The BBC-Jimmy Savile sex scandal rages on as the total number of girls abused by the late DJ and TV show host has risen to 300. The number was thought to be at around 200 when London police launched a formal investigation into claims Saville had been abusing young girls since the 1950s.
Meanwhile, the commander in charge of the investigation, Comm. Peter Spindler of Scotland Yard, said his officers were "preparing an arrest strategy" for possible enablers.
London police have so far spoken to 130 potential victims, Spindler said, added that, "Some of the victims just want to tell us what happened and leave it at that." According to cops, there are reports of Savile acting alone and others of him acting with accomplices.
The police in London are under scrutiny from the media and the public over claims that Savile was not properly investigated when claims were first made. A woman made contact with an officer in 2003 to make a complaint against the BBC DJ but did not ask for an investigation to be opened, a retired detective has also come forward to say that complaints were also made in the 1980s. Other officers have come forward from four different districts saying they had previously investigated Savile.
Police outside of London, in Surrey, England, had been investigating claims that in the 1970s, Savile abused a girl in a children's home. The investigation was dropped due to lack of evidence in 2009.
Meanwhile the BBC's flagship news program, Newsnight, is undergoing investigation through government hearings over claims they suppressed the broadcasting of a damning documentary on Saville. The show's editor, Peter Rippon, has already resigned his position. One of the reporters working on the documentary said of Rippon in an internal email:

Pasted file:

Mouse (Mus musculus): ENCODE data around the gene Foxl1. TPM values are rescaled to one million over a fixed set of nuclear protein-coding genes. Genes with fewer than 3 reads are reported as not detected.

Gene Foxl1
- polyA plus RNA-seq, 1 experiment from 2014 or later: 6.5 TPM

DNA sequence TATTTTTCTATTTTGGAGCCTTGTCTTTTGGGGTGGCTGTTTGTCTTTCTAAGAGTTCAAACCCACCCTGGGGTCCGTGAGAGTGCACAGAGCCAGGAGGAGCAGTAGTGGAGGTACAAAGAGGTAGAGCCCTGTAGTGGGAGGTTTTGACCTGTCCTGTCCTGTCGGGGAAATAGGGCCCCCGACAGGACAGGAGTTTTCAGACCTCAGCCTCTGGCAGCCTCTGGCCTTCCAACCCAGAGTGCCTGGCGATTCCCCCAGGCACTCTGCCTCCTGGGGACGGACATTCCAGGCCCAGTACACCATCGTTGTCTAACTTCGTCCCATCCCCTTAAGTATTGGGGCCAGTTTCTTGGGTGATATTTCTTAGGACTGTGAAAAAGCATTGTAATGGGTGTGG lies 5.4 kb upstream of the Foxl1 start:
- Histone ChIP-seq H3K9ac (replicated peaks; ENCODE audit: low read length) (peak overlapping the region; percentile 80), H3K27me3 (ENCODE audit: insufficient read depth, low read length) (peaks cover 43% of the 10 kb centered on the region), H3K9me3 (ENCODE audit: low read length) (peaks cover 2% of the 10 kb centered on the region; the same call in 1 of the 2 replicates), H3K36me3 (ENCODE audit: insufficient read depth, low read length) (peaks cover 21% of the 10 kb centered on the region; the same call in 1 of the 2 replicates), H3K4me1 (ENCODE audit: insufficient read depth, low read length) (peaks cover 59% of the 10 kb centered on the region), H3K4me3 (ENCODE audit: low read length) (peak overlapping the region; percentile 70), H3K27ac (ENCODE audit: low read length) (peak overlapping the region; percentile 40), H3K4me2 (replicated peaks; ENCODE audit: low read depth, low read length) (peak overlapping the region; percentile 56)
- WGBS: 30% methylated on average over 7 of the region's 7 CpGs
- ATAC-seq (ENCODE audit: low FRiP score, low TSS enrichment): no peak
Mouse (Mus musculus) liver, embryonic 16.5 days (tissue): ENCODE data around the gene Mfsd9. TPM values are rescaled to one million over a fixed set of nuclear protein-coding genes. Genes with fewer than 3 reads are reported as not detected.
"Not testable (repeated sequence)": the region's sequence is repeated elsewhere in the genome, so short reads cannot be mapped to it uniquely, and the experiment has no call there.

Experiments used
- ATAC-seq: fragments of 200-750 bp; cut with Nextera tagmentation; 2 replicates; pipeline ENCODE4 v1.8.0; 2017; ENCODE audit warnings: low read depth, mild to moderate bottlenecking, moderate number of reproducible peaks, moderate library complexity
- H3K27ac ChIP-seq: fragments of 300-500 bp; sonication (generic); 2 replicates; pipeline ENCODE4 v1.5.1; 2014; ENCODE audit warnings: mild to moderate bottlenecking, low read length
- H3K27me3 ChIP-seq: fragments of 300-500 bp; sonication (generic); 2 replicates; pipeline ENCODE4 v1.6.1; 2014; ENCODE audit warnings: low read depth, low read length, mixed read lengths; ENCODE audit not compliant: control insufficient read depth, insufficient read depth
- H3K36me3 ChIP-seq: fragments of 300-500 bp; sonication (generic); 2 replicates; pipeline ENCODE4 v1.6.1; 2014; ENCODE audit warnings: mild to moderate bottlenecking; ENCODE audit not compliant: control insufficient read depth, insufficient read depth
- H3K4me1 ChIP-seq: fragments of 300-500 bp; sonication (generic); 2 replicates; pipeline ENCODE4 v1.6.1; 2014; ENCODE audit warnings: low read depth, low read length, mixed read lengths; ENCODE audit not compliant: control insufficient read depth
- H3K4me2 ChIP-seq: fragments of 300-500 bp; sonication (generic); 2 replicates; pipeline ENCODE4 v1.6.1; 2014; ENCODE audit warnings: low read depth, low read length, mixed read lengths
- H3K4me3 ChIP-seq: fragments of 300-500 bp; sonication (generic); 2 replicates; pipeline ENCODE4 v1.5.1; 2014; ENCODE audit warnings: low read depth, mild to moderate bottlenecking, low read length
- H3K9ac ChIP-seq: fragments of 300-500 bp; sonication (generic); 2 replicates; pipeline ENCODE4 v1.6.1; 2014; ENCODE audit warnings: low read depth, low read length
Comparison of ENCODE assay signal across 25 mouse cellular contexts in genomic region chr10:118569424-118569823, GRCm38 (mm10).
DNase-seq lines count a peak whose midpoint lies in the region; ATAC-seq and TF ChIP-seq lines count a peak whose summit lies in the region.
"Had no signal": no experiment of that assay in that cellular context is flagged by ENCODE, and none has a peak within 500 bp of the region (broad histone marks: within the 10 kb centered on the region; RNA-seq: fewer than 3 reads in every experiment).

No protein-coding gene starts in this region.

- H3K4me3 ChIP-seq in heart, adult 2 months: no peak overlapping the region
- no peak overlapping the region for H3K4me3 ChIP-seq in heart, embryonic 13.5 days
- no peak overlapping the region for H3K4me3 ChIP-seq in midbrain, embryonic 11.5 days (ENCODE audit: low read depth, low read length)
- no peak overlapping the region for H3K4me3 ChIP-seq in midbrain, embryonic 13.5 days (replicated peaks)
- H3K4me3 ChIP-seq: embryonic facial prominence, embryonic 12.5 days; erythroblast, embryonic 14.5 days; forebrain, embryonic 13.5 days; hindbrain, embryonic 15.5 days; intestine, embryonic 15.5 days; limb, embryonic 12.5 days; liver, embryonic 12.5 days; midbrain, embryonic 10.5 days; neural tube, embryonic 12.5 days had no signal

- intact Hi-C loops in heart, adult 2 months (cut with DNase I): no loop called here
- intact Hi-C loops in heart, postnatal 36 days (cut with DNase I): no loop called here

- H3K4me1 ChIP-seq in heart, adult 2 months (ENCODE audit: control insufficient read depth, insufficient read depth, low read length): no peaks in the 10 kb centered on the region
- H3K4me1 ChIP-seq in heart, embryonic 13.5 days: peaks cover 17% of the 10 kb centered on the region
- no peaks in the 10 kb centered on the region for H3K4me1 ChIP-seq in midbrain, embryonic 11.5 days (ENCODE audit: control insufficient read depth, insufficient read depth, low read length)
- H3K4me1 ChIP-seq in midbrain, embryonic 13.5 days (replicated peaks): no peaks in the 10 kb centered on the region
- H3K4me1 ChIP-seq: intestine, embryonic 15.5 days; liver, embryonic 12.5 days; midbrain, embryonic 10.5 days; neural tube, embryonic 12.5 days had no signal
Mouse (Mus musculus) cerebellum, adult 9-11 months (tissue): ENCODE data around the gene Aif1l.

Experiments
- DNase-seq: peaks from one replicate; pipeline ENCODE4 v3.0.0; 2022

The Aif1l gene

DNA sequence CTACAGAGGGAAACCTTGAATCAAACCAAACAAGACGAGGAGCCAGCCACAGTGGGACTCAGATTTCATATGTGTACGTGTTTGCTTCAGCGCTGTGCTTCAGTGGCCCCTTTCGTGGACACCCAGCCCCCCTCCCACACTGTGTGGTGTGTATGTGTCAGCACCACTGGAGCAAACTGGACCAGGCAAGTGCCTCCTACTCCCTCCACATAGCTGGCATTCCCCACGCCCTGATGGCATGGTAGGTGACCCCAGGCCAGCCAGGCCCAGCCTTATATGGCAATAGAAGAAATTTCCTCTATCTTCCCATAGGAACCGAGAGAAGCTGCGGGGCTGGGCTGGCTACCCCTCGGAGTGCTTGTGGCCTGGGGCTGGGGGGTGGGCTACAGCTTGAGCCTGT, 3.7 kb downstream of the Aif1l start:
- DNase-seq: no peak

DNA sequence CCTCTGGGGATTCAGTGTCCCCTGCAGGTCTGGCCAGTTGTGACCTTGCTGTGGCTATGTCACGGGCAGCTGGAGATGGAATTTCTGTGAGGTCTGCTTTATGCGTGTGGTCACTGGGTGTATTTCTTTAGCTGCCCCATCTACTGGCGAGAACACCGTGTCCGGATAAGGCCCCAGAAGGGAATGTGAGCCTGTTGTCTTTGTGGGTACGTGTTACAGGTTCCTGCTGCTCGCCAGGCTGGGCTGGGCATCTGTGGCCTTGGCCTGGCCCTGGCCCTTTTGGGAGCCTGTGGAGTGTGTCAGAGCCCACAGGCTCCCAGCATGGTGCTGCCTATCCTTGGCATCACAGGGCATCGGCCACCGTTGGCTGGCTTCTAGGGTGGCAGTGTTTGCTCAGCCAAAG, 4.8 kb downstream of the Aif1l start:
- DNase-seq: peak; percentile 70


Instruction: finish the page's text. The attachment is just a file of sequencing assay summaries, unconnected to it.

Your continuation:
Having commissioned the story, Peter Rippon, keeps saying he's lukewarm about it and trying to kill it by making impossible editorial demands. When we rebut his points, he resorts to saying: "Well, it was 40 years ago.....the girls were teenagers, not too young....they weren't the worst king of sexual offenses etc." He hasn't warned BBC1 about the story, so they're beavering away on the [tribute show to Savile], oblivious".
The man slated take over as Chief Executive of the New York Times, Mark Thompson, has been cleared of any involvement in the suppressing of the documentary. Thompson was working as the BBC Director-General at the time that the documentary was due to be aired. The Times' chairman, Arthur Sulzberger Jr, said of Thompson:
[he] possesses high ethical standards and is the ideal person to lead our company.
A full damning documentary was eventually broadcast by BBC's rival Independent Television in the UK which you can watch here: